The heterodoxy Esther Mordecai and Jacob I. Cohen exhibited in 1782 troubled Jews who were committed to preserving religious law and ethnic tradition. One of these was the formidable father of Jacob Mordecai's beloved. Myer Myers had been a highly sought and successful colonial silversmith in New York City. Revolution interrupted this comfortable renown. In 1776, as the British advanced on the city, Myers abandoned his home and business and fled with his family to Connecticut. In 1782, the family moved to American-held Philadelphia, where his wife had relatives who could shelter them. When British troops finally abandoned New York, Myers returned "from exile," proclaiming loyalty to "a Constitution wisely framed to preserve the inestimable blessings of civil and religious liberty." But Myers was wise enough to realize that tolerance carried its own dangers. To survive as God's chosen people, to keep their faith, Jews must live together and in accordance with the law. Collaborating in business, establishing and maintaining houses of worship, assisting the needy in their midst, and social life itself — all these both sustained and depended on the culture and faith that set Jews apart from the majority of Americans. The smallness of their numbers made these matters particularly pressing. In this context it made sense that most Jews grouped in New York, Philadelphia, or Charleston, South Carolina.
When Jacob Mordecai called on Myer Myers to ask for his daughter's hand, the young man was not in a position of strength. Esther Mordecai's marriage to Jacob I. Cohen was fresh in Myer Myers's mind; he knew all the members of the Philadelphia adjunta and almost certainly approved their ruling against the wedding. By taint of his mother, Jacob was a suspect Jew. Myers also recalled the embarrassment brought on the Jewish community by Jacob's former employer, the British sympathizer David Franks, now a fugitive living in England. Further, in taking a position with Cohen, Isaacs, and Mordecai, Jacob demonstrated more pluck than promise, seeking success in hinterland Virginia rather than in an established Jewish community (so far as one existed in the new nation) such as Philadelphia or New York. Of course, this apparently bright young man could not be entirely blamed for his unfortunate associations; but by standing by his mother's marriage and accepting Cohen's assistance, Jacob had taken a road his future father-in-law found troubling at best. Myer Myers's conditional blessing on Jacob and Judy's marriage was tantamount to a conditional acceptance of the young husband-to-be's merits as a Jew, an American, and a merchant.CHAPTER 2
THEIR OWN VINE AND FIG TREE
It galled Jacob to start again from scratch. But he had Judy. Her companionship banished much of his gloom. Jacob duly joined his in-laws' New York congregation, Shearith Israel, and a few weeks before the wedding his luck turned just as Judy assured him it would.
Myer Myers may have grumbled when Haym Salomon — the rich and respected broker who defied the Philadelphia adjunta by signing the ketubah for Jacob Cohen and Esther Mordecai — proposed opening a New York office that Jacob would operate. But Salomon was a man of character whose religious and political loyalties were beyond reproach. He had extended credit to — and refused repayment from — Revolu — tionary leaders, including James Madison, and after Cornwallis surrendered, Salomon helped stabilize the United States' currency. So reliable was Salomon in all his dealings that, according to the chronicles of early Philadelphia Jews, "his endorsement on a note made it 'undeniable.'"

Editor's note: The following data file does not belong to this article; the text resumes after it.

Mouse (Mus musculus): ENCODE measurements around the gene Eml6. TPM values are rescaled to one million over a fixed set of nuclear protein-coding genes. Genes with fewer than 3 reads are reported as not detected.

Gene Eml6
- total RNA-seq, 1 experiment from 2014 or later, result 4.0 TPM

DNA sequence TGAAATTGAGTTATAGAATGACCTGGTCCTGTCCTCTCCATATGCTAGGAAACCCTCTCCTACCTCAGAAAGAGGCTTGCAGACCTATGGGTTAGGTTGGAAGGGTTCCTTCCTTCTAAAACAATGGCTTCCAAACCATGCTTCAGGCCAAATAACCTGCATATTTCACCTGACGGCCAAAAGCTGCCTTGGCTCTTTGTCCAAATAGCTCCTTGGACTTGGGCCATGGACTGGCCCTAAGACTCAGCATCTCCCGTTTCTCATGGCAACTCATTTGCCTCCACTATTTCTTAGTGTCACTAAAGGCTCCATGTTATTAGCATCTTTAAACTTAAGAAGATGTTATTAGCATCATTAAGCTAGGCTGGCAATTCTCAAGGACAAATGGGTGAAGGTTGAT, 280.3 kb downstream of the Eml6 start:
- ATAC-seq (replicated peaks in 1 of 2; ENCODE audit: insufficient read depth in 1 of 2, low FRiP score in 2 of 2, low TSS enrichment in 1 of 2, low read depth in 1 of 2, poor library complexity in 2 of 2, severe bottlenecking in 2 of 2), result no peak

Jacob Mordecai would manage auctions for Salomon, along with the usual loans, currency exchange, and wholesale commodity brokerage. But, in a pattern that would repeat over the years, Jacob, in hopes of enhancing his income, took risks beyond those required by his position with Salomon. One such risk resulted in a ship's cargo being confiscated and another's stolen. Judy soothed her husband's "grief and disappointment" and never scolded him for the losses, which yet greater troubles soon overshadowed. Eight months after forming the partnership with Jacob, Haym Salomon died. Where could Jacob turn now? By early 1785, commerce had become almost hopeless. The closing of British West Indian ports to American trade led to a collapse in prices; American paper currency depreciated against foreign standards; everywhere financial confusion reigned. The resulting depression — one of several that would plague Jacob Mordecai and his growing family — lasted most of the decade.
Just over nine months after her wedding, Judy Mordecai delivered the first of seven children. The couple named him Moses after his paternal grandfather. (Myer Myers never received this honor.) Fifteen months later, in July 1786, a second child, Sam, arrived and was circumcised under his grandfather's approving eye. The ceremony symbolized God's covenant with the Jews that they would inherit the promised land of Zion; it also reaffirmed Jacob's bond to his religious heritage. Diligently holding to his side of the bargain with his father-in-law, Jacob took an active part in Jewish communal life, and yet his standing among other Jews, and in the wider social world of the nation's emerging middle class, was increasingly dubious. His New York career was faltering badly. He kept thinking of Virginia.
Excerpted from Mordecai by Emily Bingham. Copyright © 2003 Emily Bingham. Excerpted by permission of Hill and Wang.
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Meet the Author
Emily Bingham is an independent scholar living in Louisville, Kentucky. Mordecai is her first book.